We originally published this in December 2018 and updated it in November 2020.
E-cigarettes or vape pens are marketed as a better alternative to smoking cigarettes. Although it’s true they don’t contain the same harmful carcinogens found in combustible cigarettes, they do contain nicotine. And this highly addictive stimulant can greatly impact your health.
The Problem with Nicotine
Every time nicotine enters the body, it constricts the blood vessels, raising blood pressure and increasing the risk for coronary artery disease and stroke. The more nicotine you take in, the longer it remains active in the body.
With e-cigs, there’s a lot of gray area in determining just how much nicotine you’re getting with each vape. These devices use a liquid nicotine solution that comes in varying strengths, from zero to around 48 mg.
Selecting the equivalent that will satisfy your cravings without getting too much nicotine can be a challenge. Inhale too much and you put yourself at risk for a vascular event, such as a heart attack, or even nicotine poisoning.
Complicating matters is the lack of regulation on labeling for e-cigarette components. A cartridge of “juice” or liquid nicotine and flavoring may say it has 30 mg. of nicotine on the label, but the actual amount may be more like 300 mg. In addition, there are other chemicals besides nicotine that go into the mix, so users never truly know what they’re inhaling.
Trying to Quit Vaping?
The Centers for Disease Control and Prevention states that e-cigarettes, also known as vape pens, are less harmful than regular cigarettes due to fewer toxic chemicals. It's important to remember: E-cigarettes may be less harmful than regular cigarettes due to fewer toxic chemicals, but they aren't completely harmless. E-cigarette aerosol still contains cancer-causing agents with nicotine and heavy metals. Researchers are still learning about the long-term effects.
Researchers are still learning about the long-term effects. But studies are starting to show vaping nicotine and THC leads to a higher chance of having serious lung disease, called popcorn lung.
E-cigarettes also haven't been approved by the FDA for help with quitting smoking, but there are other ways to help. A recent CDC study found that people using e-cigarettes to quit smoking ended up using both products. Also, tobacco specialists noticed that some people may start smoking cigarettes after starting with vaping.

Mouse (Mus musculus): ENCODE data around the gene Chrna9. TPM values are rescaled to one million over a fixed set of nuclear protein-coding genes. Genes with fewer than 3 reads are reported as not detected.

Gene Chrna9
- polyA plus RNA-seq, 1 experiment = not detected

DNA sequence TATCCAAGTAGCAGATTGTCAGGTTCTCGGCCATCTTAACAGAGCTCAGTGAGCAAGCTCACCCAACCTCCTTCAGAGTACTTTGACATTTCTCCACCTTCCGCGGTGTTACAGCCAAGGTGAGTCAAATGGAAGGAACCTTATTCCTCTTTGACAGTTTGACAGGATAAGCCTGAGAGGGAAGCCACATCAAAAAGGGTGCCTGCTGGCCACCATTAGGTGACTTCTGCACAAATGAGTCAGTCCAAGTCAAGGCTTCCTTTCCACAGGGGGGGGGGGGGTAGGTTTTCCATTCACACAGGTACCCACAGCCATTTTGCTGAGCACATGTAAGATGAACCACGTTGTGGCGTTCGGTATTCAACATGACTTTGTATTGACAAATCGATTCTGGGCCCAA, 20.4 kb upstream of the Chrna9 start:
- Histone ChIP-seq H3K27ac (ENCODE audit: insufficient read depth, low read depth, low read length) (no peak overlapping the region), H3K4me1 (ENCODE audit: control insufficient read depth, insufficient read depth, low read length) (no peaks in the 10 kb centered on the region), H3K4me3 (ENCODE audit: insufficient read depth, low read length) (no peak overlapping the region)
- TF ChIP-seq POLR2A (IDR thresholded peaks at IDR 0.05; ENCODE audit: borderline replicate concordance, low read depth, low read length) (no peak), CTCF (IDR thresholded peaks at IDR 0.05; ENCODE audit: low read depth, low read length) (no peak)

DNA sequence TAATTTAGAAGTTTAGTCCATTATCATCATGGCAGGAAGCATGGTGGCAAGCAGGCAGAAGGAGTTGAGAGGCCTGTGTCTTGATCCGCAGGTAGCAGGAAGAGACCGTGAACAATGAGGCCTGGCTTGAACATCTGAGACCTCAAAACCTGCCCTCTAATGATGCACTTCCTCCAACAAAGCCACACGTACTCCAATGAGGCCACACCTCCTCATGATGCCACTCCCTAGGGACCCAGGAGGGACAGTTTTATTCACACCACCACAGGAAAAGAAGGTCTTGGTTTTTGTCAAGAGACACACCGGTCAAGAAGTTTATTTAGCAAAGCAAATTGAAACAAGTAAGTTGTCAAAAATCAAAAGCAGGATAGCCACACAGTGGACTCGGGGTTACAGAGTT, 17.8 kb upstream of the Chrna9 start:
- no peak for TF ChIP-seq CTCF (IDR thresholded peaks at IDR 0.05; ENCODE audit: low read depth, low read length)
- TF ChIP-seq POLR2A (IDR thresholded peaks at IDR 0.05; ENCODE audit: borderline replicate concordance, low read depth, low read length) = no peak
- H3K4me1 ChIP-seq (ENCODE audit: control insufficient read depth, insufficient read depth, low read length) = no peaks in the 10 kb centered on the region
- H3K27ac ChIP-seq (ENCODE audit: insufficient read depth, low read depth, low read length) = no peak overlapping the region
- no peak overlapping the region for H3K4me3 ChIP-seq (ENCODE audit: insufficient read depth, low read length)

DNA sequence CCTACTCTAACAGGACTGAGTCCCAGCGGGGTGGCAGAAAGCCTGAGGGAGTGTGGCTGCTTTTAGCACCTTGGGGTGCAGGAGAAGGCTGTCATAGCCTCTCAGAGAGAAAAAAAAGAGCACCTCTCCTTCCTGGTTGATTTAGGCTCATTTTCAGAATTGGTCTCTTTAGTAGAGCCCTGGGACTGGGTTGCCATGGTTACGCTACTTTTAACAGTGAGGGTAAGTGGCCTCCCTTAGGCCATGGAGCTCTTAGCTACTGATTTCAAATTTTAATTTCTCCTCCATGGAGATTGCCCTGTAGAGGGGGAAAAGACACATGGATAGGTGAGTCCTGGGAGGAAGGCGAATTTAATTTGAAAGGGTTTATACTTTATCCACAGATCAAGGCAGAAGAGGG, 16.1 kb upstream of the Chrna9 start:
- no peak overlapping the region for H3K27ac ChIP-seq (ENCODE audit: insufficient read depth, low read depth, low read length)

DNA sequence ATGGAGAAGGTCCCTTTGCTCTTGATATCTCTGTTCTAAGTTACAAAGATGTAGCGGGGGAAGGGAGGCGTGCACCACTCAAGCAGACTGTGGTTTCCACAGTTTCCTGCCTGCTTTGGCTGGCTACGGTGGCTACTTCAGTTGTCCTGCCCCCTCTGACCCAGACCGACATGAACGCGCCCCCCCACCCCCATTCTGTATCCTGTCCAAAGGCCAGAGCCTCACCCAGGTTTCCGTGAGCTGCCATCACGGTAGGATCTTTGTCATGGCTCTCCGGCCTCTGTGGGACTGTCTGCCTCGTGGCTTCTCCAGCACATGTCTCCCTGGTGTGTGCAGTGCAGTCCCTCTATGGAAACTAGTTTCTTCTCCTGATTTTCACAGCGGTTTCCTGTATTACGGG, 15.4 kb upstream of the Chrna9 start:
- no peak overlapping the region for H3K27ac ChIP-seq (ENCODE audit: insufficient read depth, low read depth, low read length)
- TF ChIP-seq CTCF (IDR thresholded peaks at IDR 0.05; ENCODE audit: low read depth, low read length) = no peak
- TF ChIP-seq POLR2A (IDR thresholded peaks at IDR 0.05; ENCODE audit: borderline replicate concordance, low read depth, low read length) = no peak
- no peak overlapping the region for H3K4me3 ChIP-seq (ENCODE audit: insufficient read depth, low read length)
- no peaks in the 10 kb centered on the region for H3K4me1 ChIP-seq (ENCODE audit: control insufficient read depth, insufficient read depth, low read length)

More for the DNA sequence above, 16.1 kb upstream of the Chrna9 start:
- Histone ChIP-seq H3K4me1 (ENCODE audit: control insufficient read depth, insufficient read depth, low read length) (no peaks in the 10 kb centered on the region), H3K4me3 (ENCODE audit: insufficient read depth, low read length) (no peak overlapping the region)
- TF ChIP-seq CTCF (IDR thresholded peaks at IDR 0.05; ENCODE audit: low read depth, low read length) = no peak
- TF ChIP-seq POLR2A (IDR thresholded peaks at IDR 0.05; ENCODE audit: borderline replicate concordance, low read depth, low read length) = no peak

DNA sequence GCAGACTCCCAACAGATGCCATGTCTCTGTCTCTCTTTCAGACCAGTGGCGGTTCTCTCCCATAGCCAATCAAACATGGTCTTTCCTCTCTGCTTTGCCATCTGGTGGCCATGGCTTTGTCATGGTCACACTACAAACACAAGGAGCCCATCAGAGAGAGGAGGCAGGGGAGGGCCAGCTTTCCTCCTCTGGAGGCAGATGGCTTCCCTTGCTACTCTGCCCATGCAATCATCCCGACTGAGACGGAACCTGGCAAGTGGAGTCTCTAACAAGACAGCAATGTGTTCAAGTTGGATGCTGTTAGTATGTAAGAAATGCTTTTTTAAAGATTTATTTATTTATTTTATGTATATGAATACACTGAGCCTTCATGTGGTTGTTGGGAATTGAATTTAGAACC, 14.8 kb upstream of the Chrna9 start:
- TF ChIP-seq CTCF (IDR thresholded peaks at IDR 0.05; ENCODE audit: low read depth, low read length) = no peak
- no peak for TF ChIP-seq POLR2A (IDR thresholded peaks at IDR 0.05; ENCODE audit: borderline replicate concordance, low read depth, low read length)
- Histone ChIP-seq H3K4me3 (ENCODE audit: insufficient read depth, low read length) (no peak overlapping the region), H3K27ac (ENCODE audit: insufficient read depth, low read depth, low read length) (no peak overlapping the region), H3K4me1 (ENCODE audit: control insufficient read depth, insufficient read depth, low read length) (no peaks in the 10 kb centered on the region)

The Problem with Smoking & COVID
According to the World Health Organization, there are no studies yet evaluating how smoking impacts your COVID-19 risk. However, smokers using cigarettes, cigars, or heated tobacco products may be at a higher risk of catching the virus. Healthcare experts believe this is because smoking involves touching your fingers to your lips. Similarly, chewing tobacco may also increase your risk of getting COVID-19.
Since the COVID-19 virus primarily attacks the lungs, you want your lungs to be in good shape.
Ready to Quit?
Get support and coaching through the Virginia Department of Health.
Ways to Quit Smoking or Vaping
These are the U.S. Food and Drug Administration (FDA)-approved nicotine replacement therapy to help quit smoking cigarettes or vaping:
- Nicotine patches
- Nicotine gum
- Nicotine lozenges
- Prescription medicine (Chantix & Zyban)
- Nicotine inhaler (Nicotrol most popular brand)
- Nicotine nasal spray (Nicotrol most popular brand)
Need help? You can:
- Call 800-QUITNOW for a national program for all tobacco users in the United States.
- Use a great online resource such as smokefree.gov
- Get a custom treatment plan through UVA Cancer Center
- Reach out to the Thomas Jefferson Health District for upcoming free events
How to Support Someone Trying to Quit Smoking
The best thing you can do to support someone trying to quit? Continue to praise them. Don’t nag them when they do smoke. Keep reminding them of their goal to be smoke-free in a positive way. Never make them feel guilty if they slip up.